¶ 3. Plaintiffs were patients of Dr. Chase beginning in 1978.   They commenced this action in July 2003, shortly after Dr. Chase's medical license was suspended.   Plaintiffs' second amended complaint, filed in December 2003, included a class-action claim under the Vermont Consumer Fraud Act (CFA).  9 V.S.A. §§ 2451-2480n.   Plaintiffs' initial complaint did not demand class certification.   In March 2004, plaintiffs moved for class certification of the CFA claim under V.R.C.P. 23(b)(3), arguing that issues of fact and law common to the class predominated over individual questions.   A year later, the court denied certification, finding that the CFA claim principally raised issues needing individualized proof.   Consequently, the court found that common issues did not predominate, as the rule requires, and that allowing the action to proceed as a class action would not achieve judicial economy.   Plaintiffs did not appeal that denial and did not move to notify putative class members of it.

¶ 4. Shortly after the court denied certification of the CFA claim under the predominance rule, plaintiffs moved to certify a limited-fund class for all of their claims, under V.R.C.P. 23(b)(1)(B).  Those claims included the CFA claim and common-law claims of medical negligence, lack of informed consent, negligent misrepresentation, negligent supervision, battery, and intentional infliction of emotional distress.   The court denied the limited-fund class-certification motion, holding that plaintiffs had not met three of the four prerequisites for maintaining a class action under Rule 23(a).   The court held that plaintiffs had not established the size of the class because it was unclear whether the class comprised all of defendants' former patients or only those who received unnecessary cataract surgery.   Citing the earlier order denying the predominance class certification for the CFA claim, the court also held that plaintiffs' medical-malpractice claim was not suited for class treatment because it would have to be established by examining “the individual circumstances of class member[s].”  Further, the court held that plaintiffs had not shown that limited-fund class certification was proper under Rule 23(b)(1)(B), and that the named plaintiffs might be in conflict with other class members.   Plaintiffs appealed from the denial.1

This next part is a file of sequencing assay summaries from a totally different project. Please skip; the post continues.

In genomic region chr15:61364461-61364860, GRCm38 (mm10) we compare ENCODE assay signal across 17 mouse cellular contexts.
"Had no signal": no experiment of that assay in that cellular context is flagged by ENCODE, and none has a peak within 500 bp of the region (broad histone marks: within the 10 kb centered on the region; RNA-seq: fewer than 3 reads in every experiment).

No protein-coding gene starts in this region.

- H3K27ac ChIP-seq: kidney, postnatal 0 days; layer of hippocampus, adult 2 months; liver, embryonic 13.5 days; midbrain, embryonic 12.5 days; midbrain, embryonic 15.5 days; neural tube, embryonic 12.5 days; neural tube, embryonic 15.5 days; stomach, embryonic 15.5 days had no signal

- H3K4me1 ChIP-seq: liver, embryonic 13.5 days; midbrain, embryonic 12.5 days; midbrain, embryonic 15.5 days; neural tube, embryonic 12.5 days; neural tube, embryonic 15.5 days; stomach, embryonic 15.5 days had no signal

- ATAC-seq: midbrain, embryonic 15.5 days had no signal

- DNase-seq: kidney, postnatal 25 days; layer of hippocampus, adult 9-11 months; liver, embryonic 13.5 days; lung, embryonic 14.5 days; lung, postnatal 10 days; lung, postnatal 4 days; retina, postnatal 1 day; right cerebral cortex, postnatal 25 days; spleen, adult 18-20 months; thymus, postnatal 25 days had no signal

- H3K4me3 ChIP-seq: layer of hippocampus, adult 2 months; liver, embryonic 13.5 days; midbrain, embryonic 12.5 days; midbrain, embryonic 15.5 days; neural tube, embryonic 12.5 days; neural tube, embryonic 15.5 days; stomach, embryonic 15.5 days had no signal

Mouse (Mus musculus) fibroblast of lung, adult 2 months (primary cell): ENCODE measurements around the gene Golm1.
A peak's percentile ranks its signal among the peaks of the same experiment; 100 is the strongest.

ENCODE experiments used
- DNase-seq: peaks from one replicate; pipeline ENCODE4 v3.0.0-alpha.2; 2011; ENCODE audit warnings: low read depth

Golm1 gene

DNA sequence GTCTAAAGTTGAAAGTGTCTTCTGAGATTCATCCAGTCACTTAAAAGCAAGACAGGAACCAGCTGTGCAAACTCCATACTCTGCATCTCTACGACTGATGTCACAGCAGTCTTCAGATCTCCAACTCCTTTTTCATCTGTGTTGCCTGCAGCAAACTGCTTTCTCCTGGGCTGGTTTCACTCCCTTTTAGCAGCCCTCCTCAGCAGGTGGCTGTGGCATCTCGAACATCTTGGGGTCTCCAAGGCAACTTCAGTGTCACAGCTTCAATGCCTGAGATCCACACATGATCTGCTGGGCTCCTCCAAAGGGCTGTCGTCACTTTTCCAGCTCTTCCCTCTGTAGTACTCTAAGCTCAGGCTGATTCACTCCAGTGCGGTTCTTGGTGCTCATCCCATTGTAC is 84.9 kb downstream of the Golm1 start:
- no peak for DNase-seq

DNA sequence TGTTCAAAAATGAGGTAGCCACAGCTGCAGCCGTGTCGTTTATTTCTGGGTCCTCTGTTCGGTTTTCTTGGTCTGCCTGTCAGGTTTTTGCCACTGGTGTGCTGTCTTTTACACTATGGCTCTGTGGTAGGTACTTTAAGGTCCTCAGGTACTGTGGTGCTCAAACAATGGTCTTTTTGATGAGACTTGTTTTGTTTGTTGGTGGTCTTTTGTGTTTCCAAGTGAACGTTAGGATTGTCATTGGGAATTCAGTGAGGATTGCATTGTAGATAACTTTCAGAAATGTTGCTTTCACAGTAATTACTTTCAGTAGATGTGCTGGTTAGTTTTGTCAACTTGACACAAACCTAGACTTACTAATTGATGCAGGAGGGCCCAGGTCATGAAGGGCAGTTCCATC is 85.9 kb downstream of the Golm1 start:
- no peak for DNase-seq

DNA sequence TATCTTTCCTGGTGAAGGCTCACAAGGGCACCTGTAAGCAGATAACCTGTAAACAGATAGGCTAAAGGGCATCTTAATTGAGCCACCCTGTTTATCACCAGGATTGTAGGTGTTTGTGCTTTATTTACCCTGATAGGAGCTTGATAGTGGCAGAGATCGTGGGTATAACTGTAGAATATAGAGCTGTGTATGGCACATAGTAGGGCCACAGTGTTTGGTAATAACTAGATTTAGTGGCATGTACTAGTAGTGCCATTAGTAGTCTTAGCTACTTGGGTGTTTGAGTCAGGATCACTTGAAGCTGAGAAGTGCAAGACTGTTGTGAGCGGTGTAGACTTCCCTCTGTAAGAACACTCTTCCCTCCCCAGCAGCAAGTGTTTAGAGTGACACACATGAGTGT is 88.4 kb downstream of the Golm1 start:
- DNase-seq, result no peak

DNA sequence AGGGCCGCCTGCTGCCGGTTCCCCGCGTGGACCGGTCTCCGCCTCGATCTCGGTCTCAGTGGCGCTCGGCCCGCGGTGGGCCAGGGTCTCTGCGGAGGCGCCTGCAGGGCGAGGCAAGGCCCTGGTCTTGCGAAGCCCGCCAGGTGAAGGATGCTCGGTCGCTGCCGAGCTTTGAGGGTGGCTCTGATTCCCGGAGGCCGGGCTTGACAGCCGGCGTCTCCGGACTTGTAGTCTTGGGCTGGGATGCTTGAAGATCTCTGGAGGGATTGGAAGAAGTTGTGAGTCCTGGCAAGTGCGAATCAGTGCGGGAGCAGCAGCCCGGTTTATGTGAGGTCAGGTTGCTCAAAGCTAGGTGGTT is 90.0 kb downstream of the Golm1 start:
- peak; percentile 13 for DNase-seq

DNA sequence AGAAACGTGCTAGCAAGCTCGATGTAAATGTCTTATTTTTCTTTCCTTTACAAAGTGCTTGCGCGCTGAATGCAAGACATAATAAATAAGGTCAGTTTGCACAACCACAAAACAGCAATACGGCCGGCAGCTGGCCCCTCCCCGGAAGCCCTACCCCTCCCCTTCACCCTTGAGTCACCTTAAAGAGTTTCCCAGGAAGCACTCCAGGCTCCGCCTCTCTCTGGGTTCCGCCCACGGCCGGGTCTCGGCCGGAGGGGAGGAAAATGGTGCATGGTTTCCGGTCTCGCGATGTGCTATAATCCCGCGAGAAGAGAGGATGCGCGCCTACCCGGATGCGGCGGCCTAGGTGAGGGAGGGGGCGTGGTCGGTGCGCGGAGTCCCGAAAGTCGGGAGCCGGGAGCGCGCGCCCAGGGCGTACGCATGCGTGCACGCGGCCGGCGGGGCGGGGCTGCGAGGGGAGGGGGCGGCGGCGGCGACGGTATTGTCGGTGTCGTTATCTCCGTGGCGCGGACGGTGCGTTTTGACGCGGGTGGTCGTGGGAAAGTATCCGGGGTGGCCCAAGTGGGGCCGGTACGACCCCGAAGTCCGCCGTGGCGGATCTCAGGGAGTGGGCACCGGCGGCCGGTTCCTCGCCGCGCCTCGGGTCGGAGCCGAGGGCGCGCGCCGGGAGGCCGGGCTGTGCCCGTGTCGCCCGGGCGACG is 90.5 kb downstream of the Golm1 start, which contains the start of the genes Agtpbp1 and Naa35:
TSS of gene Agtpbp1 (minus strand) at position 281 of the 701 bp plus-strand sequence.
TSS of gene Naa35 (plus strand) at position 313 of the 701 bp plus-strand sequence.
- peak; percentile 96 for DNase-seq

¶ 5. Plaintiffs also moved for approval to provide notice of the denial to the putative class members.   Plaintiffs argued that the media coverage of Dr. Chase's license suspension and the subsequent litigation against him caused absent putative class members to rely on the nascent class action to protect their legal interests.   The superior court, citing “the court's obligation to safeguard the interests of absent class members,” granted plaintiffs' motion and approved notice of the class-certification decision to putative class members under Rule 23(d)(2).   The court reasoned that “the mere possibility that any of the media coverage surrounding Dr. Chase caused putative class members to rely on this suit suggests that notice is appropriate.”   In two later orders, the court established:  (1) the content of the notice, (2) that notice would be given individually by first-class mail, and (3) that plaintiffs would bear the cost.   Defendants appealed all three orders, contesting whether notice was appropriate at all, the manner of providing notice, and the content of the notice.   Plaintiffs appealed the cost allocation.   We first review the superior court's analysis of the suitability of limited-fund class certification.